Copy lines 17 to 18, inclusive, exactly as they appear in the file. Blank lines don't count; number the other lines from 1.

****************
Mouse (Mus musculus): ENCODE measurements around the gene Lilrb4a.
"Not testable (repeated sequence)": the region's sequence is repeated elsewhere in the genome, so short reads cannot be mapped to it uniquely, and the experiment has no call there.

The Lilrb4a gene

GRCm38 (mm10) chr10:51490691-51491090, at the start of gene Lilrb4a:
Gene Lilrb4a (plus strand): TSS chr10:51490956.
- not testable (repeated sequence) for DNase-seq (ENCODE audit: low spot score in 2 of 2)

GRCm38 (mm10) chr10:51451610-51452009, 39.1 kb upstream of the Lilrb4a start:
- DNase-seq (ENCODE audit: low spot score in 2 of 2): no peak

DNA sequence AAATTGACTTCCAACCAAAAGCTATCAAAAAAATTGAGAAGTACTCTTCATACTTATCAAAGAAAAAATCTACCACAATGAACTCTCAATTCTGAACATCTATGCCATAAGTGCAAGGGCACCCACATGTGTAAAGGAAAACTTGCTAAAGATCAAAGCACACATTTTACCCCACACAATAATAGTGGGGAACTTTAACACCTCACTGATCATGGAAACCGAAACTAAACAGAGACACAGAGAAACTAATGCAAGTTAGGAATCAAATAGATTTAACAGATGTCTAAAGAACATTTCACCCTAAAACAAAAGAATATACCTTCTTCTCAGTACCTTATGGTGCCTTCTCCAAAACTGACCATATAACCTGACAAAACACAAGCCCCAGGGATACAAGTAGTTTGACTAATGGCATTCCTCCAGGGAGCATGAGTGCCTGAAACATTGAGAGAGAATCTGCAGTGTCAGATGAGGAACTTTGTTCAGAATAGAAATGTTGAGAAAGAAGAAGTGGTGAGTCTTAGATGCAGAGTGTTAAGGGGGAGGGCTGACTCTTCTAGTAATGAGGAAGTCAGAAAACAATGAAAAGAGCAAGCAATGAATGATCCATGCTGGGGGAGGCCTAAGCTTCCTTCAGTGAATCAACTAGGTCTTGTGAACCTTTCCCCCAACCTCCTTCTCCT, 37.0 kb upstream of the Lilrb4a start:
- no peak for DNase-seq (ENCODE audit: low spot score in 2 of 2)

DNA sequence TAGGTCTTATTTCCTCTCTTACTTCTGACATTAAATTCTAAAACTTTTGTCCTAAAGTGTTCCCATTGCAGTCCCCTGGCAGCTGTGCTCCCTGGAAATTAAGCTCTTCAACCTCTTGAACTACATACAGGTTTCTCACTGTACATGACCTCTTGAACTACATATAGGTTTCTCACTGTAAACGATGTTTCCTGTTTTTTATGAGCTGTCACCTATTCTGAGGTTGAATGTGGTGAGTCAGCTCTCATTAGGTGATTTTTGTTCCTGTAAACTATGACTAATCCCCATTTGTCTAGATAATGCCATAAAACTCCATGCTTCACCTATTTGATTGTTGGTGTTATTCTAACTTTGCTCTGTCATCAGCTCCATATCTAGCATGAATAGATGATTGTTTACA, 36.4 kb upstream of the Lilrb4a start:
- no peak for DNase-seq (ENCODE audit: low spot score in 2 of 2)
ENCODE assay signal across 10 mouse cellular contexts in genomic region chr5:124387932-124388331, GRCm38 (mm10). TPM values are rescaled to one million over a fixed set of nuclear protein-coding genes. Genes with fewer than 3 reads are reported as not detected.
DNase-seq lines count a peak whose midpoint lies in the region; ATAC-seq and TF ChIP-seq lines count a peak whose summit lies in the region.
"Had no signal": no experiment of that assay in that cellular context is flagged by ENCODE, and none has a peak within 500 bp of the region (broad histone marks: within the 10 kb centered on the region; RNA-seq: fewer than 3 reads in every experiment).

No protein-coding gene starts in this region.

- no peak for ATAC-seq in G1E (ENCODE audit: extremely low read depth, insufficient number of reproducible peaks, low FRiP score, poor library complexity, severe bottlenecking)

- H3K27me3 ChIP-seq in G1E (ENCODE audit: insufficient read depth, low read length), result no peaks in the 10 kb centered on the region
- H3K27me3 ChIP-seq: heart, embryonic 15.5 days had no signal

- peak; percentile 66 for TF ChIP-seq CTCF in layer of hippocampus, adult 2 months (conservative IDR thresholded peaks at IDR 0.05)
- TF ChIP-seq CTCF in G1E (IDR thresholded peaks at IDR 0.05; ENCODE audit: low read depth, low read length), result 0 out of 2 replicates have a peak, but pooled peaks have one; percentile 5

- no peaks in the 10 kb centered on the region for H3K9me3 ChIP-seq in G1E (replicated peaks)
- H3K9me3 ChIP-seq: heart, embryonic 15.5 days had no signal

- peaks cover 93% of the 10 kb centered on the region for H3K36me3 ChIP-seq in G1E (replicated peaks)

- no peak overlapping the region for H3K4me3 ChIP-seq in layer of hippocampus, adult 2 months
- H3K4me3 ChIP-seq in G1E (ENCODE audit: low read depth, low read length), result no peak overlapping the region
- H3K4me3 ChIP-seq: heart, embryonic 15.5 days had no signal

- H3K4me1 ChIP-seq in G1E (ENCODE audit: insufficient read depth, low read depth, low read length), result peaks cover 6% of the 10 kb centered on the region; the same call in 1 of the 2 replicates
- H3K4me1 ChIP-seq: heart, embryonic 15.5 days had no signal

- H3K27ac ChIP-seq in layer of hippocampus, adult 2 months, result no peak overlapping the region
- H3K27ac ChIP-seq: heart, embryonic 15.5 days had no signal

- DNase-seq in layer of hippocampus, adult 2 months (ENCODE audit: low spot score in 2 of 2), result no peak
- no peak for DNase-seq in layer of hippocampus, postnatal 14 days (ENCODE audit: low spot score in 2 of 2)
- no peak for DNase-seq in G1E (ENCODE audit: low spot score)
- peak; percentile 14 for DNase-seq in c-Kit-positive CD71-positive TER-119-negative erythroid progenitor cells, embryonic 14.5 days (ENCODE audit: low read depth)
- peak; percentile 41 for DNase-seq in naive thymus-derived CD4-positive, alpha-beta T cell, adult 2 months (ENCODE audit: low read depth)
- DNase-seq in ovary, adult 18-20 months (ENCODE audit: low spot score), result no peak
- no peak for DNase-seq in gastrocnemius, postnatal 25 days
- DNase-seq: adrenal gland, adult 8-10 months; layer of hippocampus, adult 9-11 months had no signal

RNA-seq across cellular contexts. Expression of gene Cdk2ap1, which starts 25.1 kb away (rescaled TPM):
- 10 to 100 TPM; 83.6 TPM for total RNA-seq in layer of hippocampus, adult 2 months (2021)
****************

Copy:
- no peak for ATAC-seq in G1E (ENCODE audit: extremely low read depth, insufficient number of reproducible peaks, low FRiP score, poor library complexity, severe bottlenecking)

- H3K27me3 ChIP-seq in G1E (ENCODE audit: insufficient read depth, low read length), result no peaks in the 10 kb centered on the region